It’s been a busy couple of days, visiting a professional polytunnel farm in Blantyre and moving on to a small farm where we hope to place the first of our 150 polytunnels.
Ruth at Roseberry Farms showed us what is possible in Malawi. Polytunnel farming means that tomatoes and salad vegetables can be grown to supermarket standards through good training and embracing modern technology. We’re excited to see what can be done in the North of Malawi as our women farmers take up smart agriculture in this way.
Our next stop was Kande where we met Grace and Emily – two remarkable women who have had good careers but have now returned to their village and to farming, and are inspiring other women and the next generation through their farm. They already have two of our Futurepumps and we are preparing to help them get started with Polytunnel farming. Their tomatoes in the field were great and we’re sure that they will make the most of the Polytunnels. This is the heart of what we do at Malawi Fruits – getting modern farming technology into the hands of small-scale farmers and training them to maximise the potential of that. Emily was pointing to the young people helping in the field – she calls them her grandchildren although some are orphans who she cares for – and she was telling us that the farm, with its Futurepump irrigation, is paying their school fees. “Just imagine what we can do for them when we have Polytunnels!”, she said.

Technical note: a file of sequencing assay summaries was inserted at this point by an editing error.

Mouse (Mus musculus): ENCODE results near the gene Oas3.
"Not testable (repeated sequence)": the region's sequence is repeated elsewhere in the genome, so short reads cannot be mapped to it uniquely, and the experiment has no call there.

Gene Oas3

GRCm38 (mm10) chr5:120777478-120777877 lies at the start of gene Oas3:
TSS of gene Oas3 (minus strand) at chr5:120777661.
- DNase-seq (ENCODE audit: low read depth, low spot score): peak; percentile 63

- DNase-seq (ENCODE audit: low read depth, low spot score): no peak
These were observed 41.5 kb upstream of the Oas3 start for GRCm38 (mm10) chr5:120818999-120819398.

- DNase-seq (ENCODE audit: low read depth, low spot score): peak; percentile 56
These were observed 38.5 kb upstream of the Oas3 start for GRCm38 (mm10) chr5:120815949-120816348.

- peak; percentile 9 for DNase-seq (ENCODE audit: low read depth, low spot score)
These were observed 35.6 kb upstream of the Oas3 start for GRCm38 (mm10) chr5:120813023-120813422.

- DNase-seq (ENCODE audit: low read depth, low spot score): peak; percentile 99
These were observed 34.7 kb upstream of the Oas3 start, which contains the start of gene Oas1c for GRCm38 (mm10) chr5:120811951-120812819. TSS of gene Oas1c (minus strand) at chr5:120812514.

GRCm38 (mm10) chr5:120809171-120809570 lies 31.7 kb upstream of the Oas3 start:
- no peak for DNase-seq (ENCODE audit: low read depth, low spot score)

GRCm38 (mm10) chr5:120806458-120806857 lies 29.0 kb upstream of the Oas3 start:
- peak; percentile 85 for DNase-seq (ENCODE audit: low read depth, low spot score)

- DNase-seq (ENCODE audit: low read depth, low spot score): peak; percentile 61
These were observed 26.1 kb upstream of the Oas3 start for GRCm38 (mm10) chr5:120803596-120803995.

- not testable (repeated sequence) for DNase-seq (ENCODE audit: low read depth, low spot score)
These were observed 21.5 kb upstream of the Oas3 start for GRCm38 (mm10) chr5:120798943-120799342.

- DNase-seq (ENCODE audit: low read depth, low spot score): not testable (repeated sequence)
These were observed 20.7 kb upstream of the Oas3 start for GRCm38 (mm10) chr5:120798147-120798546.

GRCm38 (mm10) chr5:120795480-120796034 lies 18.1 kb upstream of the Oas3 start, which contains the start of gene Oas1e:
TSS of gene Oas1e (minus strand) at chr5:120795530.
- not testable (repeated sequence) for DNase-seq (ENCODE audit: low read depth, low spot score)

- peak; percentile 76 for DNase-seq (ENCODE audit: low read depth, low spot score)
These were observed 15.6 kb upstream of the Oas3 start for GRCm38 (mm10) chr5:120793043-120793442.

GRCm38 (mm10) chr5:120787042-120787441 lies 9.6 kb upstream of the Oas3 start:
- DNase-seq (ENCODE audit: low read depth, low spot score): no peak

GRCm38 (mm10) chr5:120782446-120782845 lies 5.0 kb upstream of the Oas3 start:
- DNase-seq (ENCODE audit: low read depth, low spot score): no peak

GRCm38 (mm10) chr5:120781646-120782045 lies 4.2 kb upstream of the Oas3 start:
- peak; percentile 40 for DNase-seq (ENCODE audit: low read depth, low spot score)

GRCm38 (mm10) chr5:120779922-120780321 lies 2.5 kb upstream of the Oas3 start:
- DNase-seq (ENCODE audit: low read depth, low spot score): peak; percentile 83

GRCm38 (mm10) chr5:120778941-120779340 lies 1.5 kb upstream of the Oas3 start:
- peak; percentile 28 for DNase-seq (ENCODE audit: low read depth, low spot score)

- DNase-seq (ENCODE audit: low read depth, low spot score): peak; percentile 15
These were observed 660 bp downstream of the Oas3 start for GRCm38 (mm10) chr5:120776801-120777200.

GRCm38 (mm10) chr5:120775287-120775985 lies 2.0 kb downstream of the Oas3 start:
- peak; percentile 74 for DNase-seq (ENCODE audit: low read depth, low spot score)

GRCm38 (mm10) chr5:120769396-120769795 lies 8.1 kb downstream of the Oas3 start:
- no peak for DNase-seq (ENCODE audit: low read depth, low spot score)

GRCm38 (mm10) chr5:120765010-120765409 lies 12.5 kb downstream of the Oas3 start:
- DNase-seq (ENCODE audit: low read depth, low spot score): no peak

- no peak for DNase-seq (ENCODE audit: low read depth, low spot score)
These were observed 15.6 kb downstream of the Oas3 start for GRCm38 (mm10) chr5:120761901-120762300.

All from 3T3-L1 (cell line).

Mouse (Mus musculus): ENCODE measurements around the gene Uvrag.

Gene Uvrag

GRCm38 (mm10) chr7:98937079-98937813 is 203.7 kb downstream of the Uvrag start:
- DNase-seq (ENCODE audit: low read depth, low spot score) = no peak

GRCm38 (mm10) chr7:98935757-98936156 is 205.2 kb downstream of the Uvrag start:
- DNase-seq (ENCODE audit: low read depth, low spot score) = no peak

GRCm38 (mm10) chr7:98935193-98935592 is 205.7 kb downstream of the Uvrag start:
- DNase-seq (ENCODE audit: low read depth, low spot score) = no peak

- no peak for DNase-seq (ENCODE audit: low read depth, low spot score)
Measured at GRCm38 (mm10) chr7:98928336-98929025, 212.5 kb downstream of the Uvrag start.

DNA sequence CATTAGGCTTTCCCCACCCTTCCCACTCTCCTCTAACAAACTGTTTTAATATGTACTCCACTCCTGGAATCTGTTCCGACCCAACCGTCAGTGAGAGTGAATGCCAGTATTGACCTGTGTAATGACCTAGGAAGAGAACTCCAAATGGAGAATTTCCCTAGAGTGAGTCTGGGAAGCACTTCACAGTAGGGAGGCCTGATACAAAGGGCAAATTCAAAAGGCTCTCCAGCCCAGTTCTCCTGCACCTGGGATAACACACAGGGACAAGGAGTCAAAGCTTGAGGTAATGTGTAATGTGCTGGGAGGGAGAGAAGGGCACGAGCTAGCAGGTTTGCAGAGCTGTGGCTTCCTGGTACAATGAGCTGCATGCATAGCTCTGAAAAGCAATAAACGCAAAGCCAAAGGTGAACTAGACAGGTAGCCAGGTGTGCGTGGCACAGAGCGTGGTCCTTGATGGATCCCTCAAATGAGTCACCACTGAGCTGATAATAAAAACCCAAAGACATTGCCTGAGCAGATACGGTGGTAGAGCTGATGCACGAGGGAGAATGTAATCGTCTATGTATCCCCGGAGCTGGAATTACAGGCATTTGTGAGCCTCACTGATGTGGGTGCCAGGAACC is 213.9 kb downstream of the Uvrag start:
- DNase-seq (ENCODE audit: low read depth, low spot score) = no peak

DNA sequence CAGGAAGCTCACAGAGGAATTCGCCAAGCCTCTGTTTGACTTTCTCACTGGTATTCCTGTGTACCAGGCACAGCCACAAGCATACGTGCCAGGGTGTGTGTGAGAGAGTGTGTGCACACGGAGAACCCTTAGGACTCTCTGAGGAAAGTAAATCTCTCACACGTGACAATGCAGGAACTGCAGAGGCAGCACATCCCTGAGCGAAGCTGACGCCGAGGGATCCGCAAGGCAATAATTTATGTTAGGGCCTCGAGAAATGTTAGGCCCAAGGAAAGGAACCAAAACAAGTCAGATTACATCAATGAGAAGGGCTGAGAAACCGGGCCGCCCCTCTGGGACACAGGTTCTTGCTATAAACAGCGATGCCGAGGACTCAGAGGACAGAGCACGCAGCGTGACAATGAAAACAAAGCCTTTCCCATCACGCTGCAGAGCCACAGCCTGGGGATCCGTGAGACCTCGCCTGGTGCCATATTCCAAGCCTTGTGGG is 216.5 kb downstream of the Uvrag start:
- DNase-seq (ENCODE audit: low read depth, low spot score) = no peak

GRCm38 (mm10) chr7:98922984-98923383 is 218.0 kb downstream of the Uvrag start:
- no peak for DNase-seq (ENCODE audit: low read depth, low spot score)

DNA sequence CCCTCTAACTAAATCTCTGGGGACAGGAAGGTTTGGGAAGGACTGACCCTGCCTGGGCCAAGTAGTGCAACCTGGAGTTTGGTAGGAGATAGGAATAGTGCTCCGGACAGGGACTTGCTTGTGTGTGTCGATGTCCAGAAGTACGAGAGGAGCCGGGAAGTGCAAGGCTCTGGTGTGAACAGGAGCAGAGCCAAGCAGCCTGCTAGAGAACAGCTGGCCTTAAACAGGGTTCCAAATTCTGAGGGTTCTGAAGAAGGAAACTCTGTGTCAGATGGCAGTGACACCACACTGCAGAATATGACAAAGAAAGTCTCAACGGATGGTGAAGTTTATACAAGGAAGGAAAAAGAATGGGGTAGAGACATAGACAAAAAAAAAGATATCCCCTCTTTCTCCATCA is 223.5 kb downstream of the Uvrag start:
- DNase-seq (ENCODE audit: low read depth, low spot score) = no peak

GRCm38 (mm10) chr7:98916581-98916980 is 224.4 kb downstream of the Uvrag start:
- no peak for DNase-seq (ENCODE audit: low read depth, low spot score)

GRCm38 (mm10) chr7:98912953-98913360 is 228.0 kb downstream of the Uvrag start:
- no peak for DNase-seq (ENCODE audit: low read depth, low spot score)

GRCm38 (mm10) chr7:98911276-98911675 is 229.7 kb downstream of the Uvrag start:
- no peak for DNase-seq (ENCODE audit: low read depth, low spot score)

Malawi is a fascinating place and we were sitting having breakfast beside Lake Malawi yesterday morning when a monkey came and stole a slice of toast off the table. The waiter chased him away and threw a stone at him. The monkey calmly picked up the stone and threw it back! You don’t get breakfast entertainment like that in the UK.